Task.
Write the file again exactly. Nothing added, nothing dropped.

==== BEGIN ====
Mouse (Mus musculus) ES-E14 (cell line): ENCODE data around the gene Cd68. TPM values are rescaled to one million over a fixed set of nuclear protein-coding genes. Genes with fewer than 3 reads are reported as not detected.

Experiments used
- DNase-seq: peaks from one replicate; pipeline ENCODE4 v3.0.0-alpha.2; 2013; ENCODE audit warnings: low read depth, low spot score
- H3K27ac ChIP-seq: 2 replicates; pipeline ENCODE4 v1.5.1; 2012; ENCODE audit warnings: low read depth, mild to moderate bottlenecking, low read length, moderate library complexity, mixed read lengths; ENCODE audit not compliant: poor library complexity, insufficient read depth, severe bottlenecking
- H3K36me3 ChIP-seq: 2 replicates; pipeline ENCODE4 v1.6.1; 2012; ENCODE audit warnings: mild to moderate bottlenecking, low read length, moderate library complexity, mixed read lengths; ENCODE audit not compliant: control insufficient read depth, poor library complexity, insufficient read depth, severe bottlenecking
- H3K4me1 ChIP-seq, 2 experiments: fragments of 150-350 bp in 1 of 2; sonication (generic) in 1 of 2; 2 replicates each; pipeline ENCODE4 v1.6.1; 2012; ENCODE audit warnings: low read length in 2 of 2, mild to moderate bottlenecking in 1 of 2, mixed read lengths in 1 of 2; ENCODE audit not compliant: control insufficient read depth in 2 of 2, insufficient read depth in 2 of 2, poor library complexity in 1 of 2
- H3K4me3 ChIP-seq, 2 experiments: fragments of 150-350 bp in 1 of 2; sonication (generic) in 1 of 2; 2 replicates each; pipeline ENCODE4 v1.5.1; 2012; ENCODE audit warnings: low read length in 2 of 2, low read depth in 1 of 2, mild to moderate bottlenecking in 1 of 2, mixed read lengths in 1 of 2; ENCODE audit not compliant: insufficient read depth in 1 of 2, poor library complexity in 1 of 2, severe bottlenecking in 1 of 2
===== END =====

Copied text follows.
Mouse (Mus musculus) ES-E14 (cell line): ENCODE data around the gene Cd68. TPM values are rescaled to one million over a fixed set of nuclear protein-coding genes. Genes with fewer than 3 reads are reported as not detected.

Experiments used
- DNase-seq: peaks from one replicate; pipeline ENCODE4 v3.0.0-alpha.2; 2013; ENCODE audit warnings: low read depth, low spot score
- H3K27ac ChIP-seq: 2 replicates; pipeline ENCODE4 v1.5.1; 2012; ENCODE audit warnings: low read depth, mild to moderate bottlenecking, low read length, moderate library complexity, mixed read lengths; ENCODE audit not compliant: poor library complexity, insufficient read depth, severe bottlenecking
- H3K36me3 ChIP-seq: 2 replicates; pipeline ENCODE4 v1.6.1; 2012; ENCODE audit warnings: mild to moderate bottlenecking, low read length, moderate library complexity, mixed read lengths; ENCODE audit not compliant: control insufficient read depth, poor library complexity, insufficient read depth, severe bottlenecking
- H3K4me1 ChIP-seq, 2 experiments: fragments of 150-350 bp in 1 of 2; sonication (generic) in 1 of 2; 2 replicates each; pipeline ENCODE4 v1.6.1; 2012; ENCODE audit warnings: low read length in 2 of 2, mild to moderate bottlenecking in 1 of 2, mixed read lengths in 1 of 2; ENCODE audit not compliant: control insufficient read depth in 2 of 2, insufficient read depth in 2 of 2, poor library complexity in 1 of 2
- H3K4me3 ChIP-seq, 2 experiments: fragments of 150-350 bp in 1 of 2; sonication (generic) in 1 of 2; 2 replicates each; pipeline ENCODE4 v1.5.1; 2012; ENCODE audit warnings: low read length in 2 of 2, low read depth in 1 of 2, mild to moderate bottlenecking in 1 of 2, mixed read lengths in 1 of 2; ENCODE audit not compliant: insufficient read depth in 1 of 2, poor library complexity in 1 of 2, severe bottlenecking in 1 of 2